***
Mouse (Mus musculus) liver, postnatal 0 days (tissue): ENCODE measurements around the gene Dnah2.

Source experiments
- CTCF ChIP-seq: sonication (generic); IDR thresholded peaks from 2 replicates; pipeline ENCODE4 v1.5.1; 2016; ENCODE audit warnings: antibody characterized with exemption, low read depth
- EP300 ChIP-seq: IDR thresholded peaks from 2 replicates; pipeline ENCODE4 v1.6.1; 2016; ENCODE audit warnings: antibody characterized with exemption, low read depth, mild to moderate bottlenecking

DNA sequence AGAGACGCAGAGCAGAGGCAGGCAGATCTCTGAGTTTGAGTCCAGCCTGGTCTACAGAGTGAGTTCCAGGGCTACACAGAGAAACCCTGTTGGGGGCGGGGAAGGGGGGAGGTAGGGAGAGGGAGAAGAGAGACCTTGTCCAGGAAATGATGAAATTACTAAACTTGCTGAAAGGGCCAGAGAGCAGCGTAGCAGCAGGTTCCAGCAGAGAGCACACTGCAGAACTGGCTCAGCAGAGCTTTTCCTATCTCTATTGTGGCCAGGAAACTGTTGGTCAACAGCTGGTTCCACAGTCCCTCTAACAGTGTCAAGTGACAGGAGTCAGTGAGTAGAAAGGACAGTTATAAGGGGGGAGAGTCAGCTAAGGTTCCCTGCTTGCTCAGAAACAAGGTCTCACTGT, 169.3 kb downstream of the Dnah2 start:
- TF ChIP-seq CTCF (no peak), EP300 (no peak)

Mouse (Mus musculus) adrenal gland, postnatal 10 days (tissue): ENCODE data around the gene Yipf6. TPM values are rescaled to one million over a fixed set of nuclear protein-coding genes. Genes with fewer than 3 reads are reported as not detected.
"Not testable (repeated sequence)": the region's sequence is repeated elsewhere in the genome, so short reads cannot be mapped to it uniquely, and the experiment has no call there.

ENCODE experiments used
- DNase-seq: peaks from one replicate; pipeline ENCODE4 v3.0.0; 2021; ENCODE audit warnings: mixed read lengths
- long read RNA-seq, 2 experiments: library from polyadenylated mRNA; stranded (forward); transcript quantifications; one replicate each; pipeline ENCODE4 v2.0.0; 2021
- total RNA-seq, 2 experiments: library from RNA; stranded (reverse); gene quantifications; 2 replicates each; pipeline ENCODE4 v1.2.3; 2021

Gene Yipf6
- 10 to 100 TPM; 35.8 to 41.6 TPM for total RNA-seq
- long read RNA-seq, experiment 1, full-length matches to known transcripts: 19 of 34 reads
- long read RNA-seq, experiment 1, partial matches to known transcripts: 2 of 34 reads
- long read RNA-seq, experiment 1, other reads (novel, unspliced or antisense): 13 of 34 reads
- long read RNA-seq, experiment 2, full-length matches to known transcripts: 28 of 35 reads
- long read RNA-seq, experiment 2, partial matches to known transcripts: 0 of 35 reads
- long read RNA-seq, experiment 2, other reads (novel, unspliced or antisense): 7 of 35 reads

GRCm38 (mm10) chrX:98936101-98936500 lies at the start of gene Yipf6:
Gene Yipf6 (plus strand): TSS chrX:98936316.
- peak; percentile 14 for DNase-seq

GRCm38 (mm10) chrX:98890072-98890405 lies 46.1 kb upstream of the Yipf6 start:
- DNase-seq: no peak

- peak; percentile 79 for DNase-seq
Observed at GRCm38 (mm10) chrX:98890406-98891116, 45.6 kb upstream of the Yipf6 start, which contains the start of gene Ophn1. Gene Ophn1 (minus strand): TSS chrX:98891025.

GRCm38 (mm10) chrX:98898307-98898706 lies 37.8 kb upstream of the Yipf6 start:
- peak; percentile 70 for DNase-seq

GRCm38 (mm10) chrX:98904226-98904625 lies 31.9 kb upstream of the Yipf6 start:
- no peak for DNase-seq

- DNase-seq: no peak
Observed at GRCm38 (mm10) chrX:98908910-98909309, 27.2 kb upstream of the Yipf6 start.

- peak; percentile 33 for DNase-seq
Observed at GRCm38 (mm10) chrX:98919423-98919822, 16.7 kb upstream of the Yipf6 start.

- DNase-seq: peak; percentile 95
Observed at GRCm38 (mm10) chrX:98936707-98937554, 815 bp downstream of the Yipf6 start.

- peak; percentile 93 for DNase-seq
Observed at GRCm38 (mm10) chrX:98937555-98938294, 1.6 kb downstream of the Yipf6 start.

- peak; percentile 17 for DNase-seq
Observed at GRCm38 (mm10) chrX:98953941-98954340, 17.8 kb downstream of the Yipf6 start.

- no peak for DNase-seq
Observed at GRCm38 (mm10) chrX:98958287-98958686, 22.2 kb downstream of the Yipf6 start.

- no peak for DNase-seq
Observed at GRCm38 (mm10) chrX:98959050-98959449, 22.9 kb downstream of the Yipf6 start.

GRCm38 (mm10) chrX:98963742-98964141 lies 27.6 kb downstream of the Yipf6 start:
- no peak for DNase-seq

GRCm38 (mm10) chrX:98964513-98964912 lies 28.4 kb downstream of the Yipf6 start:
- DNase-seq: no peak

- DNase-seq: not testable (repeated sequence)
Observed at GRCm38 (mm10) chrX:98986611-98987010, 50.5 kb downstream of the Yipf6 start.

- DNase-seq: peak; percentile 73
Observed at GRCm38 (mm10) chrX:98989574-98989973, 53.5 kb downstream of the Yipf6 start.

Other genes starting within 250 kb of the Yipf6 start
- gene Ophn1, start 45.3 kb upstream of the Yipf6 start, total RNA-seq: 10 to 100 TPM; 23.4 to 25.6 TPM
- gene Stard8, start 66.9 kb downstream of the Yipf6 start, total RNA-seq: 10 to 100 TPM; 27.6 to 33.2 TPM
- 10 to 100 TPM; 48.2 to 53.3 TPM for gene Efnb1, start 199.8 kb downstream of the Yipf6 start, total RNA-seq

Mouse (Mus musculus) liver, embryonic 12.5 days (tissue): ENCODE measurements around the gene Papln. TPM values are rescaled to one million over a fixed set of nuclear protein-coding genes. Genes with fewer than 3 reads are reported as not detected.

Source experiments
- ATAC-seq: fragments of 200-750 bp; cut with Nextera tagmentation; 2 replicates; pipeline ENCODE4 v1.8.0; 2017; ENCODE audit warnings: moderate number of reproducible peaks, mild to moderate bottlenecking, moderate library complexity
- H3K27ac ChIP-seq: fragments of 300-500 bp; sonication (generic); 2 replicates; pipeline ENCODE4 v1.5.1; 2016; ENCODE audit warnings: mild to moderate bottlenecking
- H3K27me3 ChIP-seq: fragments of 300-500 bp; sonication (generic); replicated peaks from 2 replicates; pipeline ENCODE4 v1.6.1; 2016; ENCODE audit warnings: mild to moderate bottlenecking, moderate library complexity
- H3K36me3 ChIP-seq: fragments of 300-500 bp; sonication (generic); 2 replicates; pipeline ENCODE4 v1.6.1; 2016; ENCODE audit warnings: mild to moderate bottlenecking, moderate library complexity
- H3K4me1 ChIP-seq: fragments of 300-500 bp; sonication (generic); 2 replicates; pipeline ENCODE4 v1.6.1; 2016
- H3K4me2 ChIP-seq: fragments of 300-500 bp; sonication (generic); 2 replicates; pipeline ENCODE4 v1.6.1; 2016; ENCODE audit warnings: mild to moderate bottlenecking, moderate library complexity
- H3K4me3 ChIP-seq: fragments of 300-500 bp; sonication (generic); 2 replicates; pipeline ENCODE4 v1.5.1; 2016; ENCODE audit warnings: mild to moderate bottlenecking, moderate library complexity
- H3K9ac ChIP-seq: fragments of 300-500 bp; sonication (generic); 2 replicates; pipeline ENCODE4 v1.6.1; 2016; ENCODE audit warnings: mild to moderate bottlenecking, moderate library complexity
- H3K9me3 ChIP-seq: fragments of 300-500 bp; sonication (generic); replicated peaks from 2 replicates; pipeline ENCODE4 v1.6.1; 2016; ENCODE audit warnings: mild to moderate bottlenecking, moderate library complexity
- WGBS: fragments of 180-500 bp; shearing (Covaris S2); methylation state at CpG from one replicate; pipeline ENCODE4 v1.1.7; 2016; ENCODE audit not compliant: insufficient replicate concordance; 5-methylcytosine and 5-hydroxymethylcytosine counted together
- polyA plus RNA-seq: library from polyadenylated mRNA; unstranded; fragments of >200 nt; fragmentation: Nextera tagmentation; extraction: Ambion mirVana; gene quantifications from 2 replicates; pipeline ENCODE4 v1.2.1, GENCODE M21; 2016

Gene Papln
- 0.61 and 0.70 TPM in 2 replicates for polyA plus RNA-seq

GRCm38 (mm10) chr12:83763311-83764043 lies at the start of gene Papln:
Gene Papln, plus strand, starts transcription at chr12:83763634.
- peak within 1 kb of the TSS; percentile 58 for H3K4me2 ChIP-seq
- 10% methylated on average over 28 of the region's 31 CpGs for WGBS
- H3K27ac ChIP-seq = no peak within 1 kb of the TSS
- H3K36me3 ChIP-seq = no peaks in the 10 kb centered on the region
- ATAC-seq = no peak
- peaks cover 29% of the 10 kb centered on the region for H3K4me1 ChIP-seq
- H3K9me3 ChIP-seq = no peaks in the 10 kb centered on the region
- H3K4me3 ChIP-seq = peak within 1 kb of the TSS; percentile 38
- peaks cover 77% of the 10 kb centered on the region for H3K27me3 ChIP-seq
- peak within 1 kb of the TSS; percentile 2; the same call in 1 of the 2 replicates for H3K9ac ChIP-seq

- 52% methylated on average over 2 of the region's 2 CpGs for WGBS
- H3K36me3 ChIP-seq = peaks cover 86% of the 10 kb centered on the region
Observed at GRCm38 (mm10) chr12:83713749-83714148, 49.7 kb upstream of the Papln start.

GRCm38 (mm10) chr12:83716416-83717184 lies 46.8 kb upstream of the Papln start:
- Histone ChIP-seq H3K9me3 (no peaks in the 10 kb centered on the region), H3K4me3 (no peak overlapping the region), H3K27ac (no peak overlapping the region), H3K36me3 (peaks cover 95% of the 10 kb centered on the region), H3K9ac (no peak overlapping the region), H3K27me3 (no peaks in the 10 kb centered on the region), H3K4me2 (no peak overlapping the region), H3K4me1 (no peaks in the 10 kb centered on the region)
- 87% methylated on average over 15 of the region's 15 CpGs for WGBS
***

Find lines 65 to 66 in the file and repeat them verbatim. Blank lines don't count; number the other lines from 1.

- H3K4me2 ChIP-seq: fragments of 300-500 bp; sonication (generic); 2 replicates; pipeline ENCODE4 v1.6.1; 2016; ENCODE audit warnings: mild to moderate bottlenecking, moderate library complexity
- H3K4me3 ChIP-seq: fragments of 300-500 bp; sonication (generic); 2 replicates; pipeline ENCODE4 v1.5.1; 2016; ENCODE audit warnings: mild to moderate bottlenecking, moderate library complexity